The National Museum of American Jewish History recently opened its grand new facility on Independence Mall to great national and local acclaim. American Jews are overwhelmingly proud of the museum and all that its presence on the mall -- the very birthplace of American freedom -- represents. The museum tells a story told nowhere else -- of why and how Jews came to this continent and how they have shaped, and been shaped by, this great nation.
It is an institution that connects American Jews more closely to their heritage, while at the same time inspiring in all Americans, non-Jews and Jews alike, a greater appreciation for the American Jewish experience and the many things all Americans share in common.
Given this focus, one might assume that the Jewish community's embrace of the museum has been entirely enthusiastic and unqualified. The truth, however, is more complicated.
Some have lamented that so much money was spent building the museum, rather than using those resources to support Jewish day schools. While this appears to be a minority view, it is nonetheless expressed with great passion and conviction, and deserves a serious response.
Make no mistake. I am a strong supporter of Jewish day schools, having founded one in Atlanta and sent my children to day school for their entire childhood education. I believe deeply that they best teach our kids to be good human beings and good Jews, and that they transmit the message that there is nothing more important than being a good, knowledgeable, literate Jew. Jewish high schools, in particular, provide our children with a deep and meaningful sense of our tradition and heritage that, in turn, helps create Jewish adults able to navigate the non-Jewish world with an informed, self-assured sense of their Jewishness.
But while I believe that support for day schools should be at the very top of our community's agenda, not everyone agrees. For whatever reason, some are not convinced that they should devote significant resources to supporting such endeavors. We can wish this were not so, we can make impassioned arguments in an effort to convince these individuals that they are wrong, but at the end of the day, many of them will remain unpersuaded.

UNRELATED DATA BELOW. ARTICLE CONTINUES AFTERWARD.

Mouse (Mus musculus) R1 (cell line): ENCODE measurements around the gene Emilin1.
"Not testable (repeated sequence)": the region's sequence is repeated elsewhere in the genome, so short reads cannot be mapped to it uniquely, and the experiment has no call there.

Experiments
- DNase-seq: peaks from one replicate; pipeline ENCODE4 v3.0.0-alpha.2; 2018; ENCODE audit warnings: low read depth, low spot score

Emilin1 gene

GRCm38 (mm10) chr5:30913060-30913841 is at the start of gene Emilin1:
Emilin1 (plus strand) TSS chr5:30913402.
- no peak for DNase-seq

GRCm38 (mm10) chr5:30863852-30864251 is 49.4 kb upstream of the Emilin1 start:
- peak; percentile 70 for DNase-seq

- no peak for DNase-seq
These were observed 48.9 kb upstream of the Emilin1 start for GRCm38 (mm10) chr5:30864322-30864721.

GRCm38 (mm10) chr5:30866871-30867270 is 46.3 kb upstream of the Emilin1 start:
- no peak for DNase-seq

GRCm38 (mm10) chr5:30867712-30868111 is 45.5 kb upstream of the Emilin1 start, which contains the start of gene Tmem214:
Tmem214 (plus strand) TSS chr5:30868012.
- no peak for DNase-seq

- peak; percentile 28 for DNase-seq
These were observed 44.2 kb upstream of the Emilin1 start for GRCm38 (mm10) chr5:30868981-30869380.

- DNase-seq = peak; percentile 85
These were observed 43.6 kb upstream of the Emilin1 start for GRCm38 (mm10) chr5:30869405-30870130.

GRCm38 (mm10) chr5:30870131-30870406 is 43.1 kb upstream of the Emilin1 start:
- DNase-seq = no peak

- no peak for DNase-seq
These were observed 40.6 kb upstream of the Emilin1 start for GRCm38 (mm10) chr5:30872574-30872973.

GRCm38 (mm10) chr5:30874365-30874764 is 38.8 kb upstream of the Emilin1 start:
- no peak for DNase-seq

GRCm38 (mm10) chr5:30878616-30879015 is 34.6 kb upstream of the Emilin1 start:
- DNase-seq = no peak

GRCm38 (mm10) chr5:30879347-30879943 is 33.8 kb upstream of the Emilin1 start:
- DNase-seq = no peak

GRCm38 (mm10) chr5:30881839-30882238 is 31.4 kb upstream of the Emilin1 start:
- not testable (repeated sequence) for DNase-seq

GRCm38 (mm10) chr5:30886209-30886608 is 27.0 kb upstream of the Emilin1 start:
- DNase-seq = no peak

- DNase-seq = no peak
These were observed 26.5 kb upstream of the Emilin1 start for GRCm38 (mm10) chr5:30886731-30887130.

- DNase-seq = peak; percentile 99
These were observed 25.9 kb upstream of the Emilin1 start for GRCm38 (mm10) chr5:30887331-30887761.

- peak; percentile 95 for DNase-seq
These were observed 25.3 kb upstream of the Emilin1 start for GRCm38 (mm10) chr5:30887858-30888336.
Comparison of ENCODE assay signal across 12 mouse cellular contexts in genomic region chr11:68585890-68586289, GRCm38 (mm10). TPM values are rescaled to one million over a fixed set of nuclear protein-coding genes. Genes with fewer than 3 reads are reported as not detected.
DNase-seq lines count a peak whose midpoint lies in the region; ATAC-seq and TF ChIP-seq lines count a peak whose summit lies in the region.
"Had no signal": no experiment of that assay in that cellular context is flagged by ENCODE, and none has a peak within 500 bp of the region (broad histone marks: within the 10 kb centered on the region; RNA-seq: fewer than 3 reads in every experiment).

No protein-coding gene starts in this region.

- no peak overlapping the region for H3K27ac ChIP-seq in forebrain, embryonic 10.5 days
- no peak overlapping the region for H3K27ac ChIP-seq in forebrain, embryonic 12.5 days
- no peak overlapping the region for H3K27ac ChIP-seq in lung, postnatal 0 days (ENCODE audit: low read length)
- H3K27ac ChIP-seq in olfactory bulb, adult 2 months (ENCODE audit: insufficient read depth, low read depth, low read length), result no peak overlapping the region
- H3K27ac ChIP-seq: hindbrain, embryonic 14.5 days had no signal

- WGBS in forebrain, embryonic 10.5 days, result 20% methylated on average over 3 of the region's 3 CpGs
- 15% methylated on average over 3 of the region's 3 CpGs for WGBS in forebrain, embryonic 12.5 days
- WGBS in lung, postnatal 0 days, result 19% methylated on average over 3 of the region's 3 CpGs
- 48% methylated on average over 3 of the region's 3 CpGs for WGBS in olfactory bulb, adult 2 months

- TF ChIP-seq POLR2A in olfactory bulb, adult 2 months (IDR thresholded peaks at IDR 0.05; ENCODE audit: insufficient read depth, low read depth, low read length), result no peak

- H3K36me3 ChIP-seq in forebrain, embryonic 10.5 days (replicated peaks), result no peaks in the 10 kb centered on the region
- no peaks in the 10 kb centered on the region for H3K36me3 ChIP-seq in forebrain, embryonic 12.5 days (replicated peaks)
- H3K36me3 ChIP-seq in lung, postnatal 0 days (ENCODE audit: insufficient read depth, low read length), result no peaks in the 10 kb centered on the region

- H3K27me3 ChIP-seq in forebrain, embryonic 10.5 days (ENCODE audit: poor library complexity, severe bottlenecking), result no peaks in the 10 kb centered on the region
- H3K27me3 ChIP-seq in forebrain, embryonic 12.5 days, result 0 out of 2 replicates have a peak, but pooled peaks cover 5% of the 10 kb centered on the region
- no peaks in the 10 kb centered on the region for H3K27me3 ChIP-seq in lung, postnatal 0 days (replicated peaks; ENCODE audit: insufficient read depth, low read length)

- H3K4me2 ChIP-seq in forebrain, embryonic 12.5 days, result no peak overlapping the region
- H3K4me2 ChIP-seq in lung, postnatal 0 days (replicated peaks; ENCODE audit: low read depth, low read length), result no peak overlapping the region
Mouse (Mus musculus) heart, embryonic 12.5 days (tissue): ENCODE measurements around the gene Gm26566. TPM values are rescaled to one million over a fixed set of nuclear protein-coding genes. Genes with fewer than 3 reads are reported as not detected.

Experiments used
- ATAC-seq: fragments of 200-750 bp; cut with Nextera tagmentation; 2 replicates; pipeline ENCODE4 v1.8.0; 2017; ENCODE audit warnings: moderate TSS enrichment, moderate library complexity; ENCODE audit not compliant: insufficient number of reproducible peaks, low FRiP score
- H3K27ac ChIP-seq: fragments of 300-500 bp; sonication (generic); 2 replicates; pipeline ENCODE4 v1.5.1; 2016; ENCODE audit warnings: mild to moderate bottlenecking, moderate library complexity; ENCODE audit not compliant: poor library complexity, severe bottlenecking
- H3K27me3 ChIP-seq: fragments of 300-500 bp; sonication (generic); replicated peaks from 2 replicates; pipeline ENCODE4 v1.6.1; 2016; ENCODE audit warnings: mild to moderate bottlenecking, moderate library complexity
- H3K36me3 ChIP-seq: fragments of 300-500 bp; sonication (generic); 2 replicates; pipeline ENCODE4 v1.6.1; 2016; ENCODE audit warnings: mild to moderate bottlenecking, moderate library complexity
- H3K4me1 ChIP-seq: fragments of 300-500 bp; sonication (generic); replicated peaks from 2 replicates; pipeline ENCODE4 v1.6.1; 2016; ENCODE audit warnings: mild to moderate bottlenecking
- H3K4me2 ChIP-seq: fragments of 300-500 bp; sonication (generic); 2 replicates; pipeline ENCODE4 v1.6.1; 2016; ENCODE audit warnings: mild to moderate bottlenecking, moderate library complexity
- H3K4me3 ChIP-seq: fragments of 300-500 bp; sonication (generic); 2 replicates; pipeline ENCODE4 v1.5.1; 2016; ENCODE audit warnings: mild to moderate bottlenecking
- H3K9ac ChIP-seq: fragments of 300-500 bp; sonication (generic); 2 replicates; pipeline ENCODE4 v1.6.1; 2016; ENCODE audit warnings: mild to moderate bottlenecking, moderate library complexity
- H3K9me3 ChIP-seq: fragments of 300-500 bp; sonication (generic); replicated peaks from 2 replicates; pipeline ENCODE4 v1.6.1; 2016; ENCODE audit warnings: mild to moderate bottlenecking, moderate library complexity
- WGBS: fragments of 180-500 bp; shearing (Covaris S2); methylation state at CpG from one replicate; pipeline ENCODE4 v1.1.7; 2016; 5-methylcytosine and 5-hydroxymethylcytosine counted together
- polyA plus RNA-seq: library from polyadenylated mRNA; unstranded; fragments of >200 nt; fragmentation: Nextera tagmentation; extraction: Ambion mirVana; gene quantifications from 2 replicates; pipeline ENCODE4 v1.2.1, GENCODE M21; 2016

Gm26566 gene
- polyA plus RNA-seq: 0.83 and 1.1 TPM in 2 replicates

As a community, what are we to do with that reality?
The answer to that question lies in understanding our communal goals. If one such goal is to enhance Jewish education and Jewish continuity, to bring and keep within the "Jewish tent" as many Jews as possible, then we must recognize that in a free society such as ours, there are many paths to meaningful Jewish inclusion.
For some, significant support of their synagogue or Federation or, yes, the museum is more compelling than support of Jewish day school. Rather than criticize those people, we should embrace their desire to support Jewish causes, and applaud their efforts to create and maintain a robust and educated Jewish community.
We must remember that those embarked on a serious Jewish journey may come to see the wisdom of supporting day schools; they should be encouraged in their journey, not criticized for "not getting it."
At a time when we enjoy unprecedented freedom, influence and wealth as a Jewish community, we need not view support of day schools and other Jewish institutions as oppositional; these are not "either-or" choices. We should support both and have the capacity to do so.
We should celebrate the fact that $150 million was raised to build the museum, seeing it as a sign of our community's health, rather than wish that some of that money had been spent on day schools. Someday, many who contributed to that accomplishment may find their Jewish journey leading them to unexpected places.
Michael Rosenzweig is president and CEO of the National Museum of American Jewish History.